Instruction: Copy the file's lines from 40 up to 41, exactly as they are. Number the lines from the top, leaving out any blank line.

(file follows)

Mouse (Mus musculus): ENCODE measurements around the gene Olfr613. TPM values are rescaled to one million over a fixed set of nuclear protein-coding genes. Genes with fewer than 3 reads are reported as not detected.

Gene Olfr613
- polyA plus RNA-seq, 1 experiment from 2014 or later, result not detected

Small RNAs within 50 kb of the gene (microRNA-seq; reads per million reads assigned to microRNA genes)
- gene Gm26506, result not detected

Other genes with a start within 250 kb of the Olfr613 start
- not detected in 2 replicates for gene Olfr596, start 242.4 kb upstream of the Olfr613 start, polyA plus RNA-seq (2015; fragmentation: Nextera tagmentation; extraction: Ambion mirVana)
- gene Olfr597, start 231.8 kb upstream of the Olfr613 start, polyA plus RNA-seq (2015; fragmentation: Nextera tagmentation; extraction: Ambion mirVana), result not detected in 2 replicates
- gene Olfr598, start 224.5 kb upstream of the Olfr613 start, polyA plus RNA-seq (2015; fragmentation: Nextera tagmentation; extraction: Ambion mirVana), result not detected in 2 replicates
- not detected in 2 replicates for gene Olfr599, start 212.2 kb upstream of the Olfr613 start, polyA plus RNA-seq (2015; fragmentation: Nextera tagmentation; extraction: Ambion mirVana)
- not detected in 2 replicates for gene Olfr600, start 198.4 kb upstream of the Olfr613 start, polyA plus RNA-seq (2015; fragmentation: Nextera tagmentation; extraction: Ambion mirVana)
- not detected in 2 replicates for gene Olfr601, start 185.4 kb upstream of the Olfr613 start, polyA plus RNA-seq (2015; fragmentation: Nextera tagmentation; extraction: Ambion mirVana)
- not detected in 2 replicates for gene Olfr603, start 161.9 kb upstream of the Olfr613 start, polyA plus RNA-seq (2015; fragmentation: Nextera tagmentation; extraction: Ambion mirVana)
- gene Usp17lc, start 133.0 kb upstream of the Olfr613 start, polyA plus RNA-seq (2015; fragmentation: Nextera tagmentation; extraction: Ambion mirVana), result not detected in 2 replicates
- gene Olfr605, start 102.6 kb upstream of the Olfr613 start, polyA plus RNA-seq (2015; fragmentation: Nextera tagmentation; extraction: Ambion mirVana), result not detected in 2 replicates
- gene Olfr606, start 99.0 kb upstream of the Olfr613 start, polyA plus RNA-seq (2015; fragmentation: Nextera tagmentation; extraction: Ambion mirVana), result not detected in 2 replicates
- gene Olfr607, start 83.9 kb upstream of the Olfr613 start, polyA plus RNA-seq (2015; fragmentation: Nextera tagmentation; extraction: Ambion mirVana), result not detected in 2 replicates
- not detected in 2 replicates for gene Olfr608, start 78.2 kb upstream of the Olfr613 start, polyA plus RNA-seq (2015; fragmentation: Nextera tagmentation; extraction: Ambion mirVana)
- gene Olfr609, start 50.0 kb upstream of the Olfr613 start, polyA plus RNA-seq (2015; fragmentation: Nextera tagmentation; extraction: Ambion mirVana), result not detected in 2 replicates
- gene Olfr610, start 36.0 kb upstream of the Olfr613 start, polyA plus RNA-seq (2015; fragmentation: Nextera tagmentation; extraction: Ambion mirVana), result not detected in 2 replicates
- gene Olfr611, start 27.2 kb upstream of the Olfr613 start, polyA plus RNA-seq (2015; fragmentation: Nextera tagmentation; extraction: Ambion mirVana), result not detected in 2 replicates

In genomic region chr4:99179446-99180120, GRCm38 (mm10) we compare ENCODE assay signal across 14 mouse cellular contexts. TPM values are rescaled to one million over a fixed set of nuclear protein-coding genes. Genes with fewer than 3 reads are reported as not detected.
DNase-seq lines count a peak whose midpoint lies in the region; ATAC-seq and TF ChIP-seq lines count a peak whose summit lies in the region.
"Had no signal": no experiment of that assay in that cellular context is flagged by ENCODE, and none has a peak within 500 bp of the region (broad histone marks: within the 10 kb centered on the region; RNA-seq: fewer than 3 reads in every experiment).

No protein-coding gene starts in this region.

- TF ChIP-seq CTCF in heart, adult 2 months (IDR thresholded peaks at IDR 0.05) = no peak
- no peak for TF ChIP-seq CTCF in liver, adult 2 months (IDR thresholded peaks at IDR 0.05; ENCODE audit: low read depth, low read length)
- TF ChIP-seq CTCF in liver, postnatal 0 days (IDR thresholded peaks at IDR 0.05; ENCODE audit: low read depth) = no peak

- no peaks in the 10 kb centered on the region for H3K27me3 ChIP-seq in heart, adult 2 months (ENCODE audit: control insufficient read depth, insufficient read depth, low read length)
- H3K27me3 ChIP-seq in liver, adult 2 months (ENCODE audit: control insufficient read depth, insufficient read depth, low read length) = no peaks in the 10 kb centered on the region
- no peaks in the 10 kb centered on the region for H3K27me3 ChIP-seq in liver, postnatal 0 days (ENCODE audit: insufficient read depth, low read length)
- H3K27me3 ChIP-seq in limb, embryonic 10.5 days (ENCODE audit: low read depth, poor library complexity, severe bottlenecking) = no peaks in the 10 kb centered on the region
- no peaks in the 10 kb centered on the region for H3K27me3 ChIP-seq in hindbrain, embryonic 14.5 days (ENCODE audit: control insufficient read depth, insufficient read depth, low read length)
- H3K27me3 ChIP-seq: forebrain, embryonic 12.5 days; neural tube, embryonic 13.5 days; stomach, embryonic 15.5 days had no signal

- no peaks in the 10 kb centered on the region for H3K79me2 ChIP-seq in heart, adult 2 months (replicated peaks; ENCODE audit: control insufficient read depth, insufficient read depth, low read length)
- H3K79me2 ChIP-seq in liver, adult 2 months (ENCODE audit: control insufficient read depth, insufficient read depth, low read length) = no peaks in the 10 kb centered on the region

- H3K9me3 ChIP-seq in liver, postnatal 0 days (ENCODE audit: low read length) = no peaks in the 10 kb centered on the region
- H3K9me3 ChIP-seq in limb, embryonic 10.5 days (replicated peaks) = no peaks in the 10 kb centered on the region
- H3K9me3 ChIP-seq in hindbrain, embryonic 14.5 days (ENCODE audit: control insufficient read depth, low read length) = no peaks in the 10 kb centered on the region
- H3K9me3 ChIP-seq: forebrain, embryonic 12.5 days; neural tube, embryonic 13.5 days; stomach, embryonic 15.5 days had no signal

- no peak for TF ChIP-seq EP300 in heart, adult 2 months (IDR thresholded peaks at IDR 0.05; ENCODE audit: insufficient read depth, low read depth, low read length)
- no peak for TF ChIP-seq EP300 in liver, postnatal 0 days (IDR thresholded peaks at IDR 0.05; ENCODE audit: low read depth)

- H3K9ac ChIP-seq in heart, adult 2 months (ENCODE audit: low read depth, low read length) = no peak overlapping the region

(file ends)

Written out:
- H3K9me3 ChIP-seq: forebrain, embryonic 12.5 days; neural tube, embryonic 13.5 days; stomach, embryonic 15.5 days had no signal

- no peak for TF ChIP-seq EP300 in heart, adult 2 months (IDR thresholded peaks at IDR 0.05; ENCODE audit: insufficient read depth, low read depth, low read length)